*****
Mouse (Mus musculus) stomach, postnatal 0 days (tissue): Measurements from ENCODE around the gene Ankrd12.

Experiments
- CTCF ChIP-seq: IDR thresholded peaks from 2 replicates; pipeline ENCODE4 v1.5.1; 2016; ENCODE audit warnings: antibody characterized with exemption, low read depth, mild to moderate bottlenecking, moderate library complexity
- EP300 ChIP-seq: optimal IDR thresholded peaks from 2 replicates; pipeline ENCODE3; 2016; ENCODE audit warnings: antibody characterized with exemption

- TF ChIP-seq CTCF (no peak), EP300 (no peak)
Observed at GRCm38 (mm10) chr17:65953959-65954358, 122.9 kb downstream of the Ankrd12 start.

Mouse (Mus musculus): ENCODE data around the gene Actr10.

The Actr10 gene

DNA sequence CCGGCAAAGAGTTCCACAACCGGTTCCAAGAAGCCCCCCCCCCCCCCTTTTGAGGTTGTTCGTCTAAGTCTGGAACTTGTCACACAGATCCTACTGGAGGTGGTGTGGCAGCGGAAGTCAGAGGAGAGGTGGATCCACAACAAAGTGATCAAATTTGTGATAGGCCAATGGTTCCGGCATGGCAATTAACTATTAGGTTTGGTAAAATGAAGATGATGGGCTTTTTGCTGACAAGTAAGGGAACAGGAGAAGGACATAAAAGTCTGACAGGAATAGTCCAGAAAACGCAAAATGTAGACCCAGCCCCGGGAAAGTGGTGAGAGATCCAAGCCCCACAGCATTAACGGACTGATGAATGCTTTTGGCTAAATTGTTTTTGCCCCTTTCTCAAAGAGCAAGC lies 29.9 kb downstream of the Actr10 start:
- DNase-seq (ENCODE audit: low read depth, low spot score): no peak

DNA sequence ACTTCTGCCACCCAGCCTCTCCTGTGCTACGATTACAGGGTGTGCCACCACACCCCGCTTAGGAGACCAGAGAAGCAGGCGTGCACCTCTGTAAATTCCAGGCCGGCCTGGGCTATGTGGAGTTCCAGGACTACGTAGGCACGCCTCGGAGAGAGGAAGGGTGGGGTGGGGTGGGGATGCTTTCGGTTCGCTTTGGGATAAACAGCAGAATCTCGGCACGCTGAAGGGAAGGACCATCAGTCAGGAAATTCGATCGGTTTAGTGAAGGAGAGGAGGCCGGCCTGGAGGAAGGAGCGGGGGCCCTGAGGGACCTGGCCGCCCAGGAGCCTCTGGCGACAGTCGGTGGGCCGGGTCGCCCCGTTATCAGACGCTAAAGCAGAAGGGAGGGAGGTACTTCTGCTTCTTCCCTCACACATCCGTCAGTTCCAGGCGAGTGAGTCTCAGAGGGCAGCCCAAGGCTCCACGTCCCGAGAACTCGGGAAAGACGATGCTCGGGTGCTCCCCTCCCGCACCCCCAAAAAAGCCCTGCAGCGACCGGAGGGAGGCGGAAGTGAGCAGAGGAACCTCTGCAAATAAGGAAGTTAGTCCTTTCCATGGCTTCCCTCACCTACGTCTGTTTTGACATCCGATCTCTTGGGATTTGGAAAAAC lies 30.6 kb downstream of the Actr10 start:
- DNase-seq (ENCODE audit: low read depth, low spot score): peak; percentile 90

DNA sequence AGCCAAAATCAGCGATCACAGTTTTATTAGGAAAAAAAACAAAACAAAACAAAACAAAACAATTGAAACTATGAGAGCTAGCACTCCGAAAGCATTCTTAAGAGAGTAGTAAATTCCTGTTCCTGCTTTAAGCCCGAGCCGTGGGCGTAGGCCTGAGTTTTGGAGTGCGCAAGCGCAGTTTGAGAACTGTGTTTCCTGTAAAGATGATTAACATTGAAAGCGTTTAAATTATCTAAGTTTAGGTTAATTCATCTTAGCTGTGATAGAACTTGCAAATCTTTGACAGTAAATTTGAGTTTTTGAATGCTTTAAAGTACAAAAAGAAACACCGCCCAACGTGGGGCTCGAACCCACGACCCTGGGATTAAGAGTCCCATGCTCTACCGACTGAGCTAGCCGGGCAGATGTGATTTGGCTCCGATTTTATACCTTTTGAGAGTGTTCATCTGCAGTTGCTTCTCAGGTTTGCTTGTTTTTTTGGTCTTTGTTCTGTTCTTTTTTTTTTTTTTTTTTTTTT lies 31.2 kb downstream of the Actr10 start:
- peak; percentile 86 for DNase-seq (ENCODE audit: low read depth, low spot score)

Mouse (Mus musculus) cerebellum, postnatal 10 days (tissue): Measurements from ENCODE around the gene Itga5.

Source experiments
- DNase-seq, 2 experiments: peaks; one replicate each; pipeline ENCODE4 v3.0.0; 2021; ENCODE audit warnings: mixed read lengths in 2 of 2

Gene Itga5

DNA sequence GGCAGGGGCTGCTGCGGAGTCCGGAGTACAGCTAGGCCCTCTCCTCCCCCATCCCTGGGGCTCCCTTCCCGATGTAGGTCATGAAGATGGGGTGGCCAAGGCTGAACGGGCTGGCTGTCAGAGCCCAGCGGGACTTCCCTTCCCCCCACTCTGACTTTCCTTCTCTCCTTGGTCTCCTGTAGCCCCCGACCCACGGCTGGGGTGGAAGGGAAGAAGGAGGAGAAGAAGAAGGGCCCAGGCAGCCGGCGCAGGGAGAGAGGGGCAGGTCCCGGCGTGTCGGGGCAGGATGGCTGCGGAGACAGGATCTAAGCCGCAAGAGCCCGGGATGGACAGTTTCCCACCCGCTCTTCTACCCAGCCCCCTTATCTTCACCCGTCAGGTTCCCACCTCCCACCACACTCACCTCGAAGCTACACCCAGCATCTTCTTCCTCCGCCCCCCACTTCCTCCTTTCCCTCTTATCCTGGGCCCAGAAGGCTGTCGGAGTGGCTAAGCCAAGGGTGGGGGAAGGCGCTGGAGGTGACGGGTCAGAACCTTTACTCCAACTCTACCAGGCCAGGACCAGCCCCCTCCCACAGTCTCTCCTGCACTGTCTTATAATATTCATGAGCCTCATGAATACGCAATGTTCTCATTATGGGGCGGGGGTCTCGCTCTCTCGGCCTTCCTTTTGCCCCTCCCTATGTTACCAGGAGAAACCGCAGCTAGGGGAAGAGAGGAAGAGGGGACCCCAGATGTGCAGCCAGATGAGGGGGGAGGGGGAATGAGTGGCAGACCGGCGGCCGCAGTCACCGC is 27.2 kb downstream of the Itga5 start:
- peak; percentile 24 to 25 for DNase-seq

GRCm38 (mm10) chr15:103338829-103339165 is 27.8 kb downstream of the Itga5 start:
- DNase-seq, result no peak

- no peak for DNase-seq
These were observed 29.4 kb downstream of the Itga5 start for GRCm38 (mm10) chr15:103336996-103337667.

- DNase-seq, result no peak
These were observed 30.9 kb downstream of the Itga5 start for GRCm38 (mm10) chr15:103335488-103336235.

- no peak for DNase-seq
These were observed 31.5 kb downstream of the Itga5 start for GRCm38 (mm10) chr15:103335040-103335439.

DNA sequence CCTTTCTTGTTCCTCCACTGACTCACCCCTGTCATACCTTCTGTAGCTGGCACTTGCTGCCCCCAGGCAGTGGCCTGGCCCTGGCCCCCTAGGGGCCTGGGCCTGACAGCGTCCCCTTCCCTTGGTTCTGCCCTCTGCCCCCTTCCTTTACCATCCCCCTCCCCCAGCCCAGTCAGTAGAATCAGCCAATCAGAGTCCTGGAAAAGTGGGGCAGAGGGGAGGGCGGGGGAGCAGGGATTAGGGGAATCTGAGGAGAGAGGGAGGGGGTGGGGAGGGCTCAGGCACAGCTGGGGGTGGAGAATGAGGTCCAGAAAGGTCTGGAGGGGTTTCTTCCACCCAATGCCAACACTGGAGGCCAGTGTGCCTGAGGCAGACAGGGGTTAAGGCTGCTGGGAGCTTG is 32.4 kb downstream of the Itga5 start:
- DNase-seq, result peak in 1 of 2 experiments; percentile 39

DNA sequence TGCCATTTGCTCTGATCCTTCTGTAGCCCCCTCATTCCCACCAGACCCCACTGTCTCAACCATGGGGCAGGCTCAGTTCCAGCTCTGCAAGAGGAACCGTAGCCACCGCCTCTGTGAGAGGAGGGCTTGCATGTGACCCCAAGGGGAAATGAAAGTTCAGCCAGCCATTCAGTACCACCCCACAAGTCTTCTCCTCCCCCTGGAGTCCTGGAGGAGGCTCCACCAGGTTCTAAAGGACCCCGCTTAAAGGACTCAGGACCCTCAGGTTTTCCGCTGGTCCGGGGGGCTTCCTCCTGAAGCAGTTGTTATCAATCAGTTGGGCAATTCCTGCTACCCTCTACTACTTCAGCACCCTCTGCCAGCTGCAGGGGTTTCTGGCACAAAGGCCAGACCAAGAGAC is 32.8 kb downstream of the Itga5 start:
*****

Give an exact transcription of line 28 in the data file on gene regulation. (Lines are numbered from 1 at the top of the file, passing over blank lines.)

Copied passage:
These were observed 31.5 kb downstream of the Itga5 start for GRCm38 (mm10) chr15:103335040-103335439.